K: Martin has  known David and Tim for a long time and has a great deal of respect for the work they’ve done in creating the Design School at Stanford.  Any engineer could do the calculations we need, but I think IDEO shares our vision and loves to work around the challenges.  A lot of people would have been stumped by the limitations of the raw materials and processes available to us in East Africa.  IDEO jumped in with us and said, “OK, we know the limitations, let’s work around them.”

R: What were the characteristics of your most successful designers?

K: Tenacity, of course, is a needed in any good designer.  But you said “successful” so let’s interpret that to mean that a design gets widely adopted and used and maybe even changes the way we live.  To be successful then means thinking way beyond the design of the “thing”.  Creating a new machine is the easiest part (and this is plenty hard).  But you have to be able to understand the economics, you need to be thinking about how is my “thing” going to get from my workbench to a factory to a store and ultimately into the hands of a consumer.  And you need to be able to design these systems as you are working on the design of the thing.

R: In 2005 I had the privilege of visiting one the workshops where the MoneyMaker was being made. How many others like it were there, and what made you move production to China?

K: If you saw our factory, you saw one of the most advanced manufacturing plants in Africa.  And I am sure you recall it was pretty primitive.   You want a design challenge?  How about this:  you are trying to create a design that can be mass produced locally, but the raw materials can vary as much as 10% in dimensions from one batch to another.  Manufacturing in China opens so many more options for manufacturing that just don’t exist in Kenya.  We can also ship to anywhere in the world more easily from China.  Like everyone else, we can manufacture more cheaply in China, which means we become more self sufficient.

Of course everyone asks about creating jobs.   Well, we’ve created maybe 50-75  jobs in the manufacturing of our pumps, and over 100,000 jobs through the use of our pumps.  Helps put that decision in perspective.

R: The most impressive thing about Kickstart is the way you’ve flipped the traditional view of aid – instead of seeing the poor as a burden to carry, you’ve realised that they can help themselves, why is why you charge for the MoneyMaker pump and created a supply chain where everyone benefits.

K: Thank you, yes! It is about sustainability.  Everyone uses that term differently and often to mean “when are you going to stop asking me for money”.   It’s a valid question but not the most important.  The most important measure of sustainability is “will the people who are helped, stay helped?”  The next is “can additional people avail themselves of this solution without additional cost to the donor?”  That is the beauty of and the importance of the supply chain.  As long as there is demand, and each player makes a profit, our pumps (or anything distributed this way) will be available to everyone who wants one.

R: How did you develop this approach? Did you try any others before this one?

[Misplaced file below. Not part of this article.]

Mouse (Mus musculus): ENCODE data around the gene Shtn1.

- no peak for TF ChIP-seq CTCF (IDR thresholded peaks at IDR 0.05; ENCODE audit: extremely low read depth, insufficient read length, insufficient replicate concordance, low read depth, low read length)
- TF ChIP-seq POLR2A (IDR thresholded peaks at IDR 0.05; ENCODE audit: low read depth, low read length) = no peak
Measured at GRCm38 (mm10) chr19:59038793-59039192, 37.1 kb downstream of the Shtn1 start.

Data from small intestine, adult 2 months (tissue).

K: Oh yes indeed.  Nick Moon and Martin worked on every kind of development/aid programme you could imagine.  They were both were idealistic young guys and went to Africa wanting to make things better.  They built schools and ran training programs and built factories and installed huge water systems and not a single one of their projects lasted more than a few years past the end of our involvement.

Perhaps the first lesson they learned what that giveaways don’t work—not because the recipients are ungrateful, but because we tend to give away what we want to give rather than what is actually needed.

R: How did you go about creating this sustainable system? What were the challenges?

K: It wasn’t easy.  We wanted our pumps in Agro-Vet stores that sell other ag inputs.  Makes sense right?  Well not many were interested at first.  These were new and so much more expensive than anything they ever sold.  Our first retailers were butchers and hairdressers.  But the bigger challenge is getting funders to understand what we are trying to do and how building this supply chain means real sustainability.

R: Was there any cultural resistance as you went up against traditional methods?

K: God yes!  There still is!  There may have been some farmers who thought “if I wait around long enough they’ll just give it to me,” but the bigger cultural resistance was (and to a large degree still is) from the traditional aid organizations.    They think we are unfair to make people invest in themselves.  They think we are simplistic for insisting that the cause of poverty, the very definition of poverty, is not having enough money.

There is always the challenge of dealing with silos.  We get grouped with a bunch of different organizations but don’t really fit neatly in these categories.  For instance, we work with farmers and within the AG sector, but for us , Ag is an economic engine for income generation.  We get grouped with the water sector because we make pumps but for us pumps are  a means to an end.  And we get grouped with the new technology for the developing world group, and we have a lot of friends here, but again our technology has the very specific purpose of generating income, where most other technologies are about reducing a burden of some sort.   The upside is that we have a lot of friends in a lot of sectors, and even if we can’t collaborate, it’s exciting and energizing to talk with other social entrepreneurs.

The downside is that we always seem to be about ten degrees off plumb with major funders.  That is the challenge of being the innovator, the first mover, the leading edge…it takes a while for the world to catch up with you!

R: Where do you see Kickstart going next?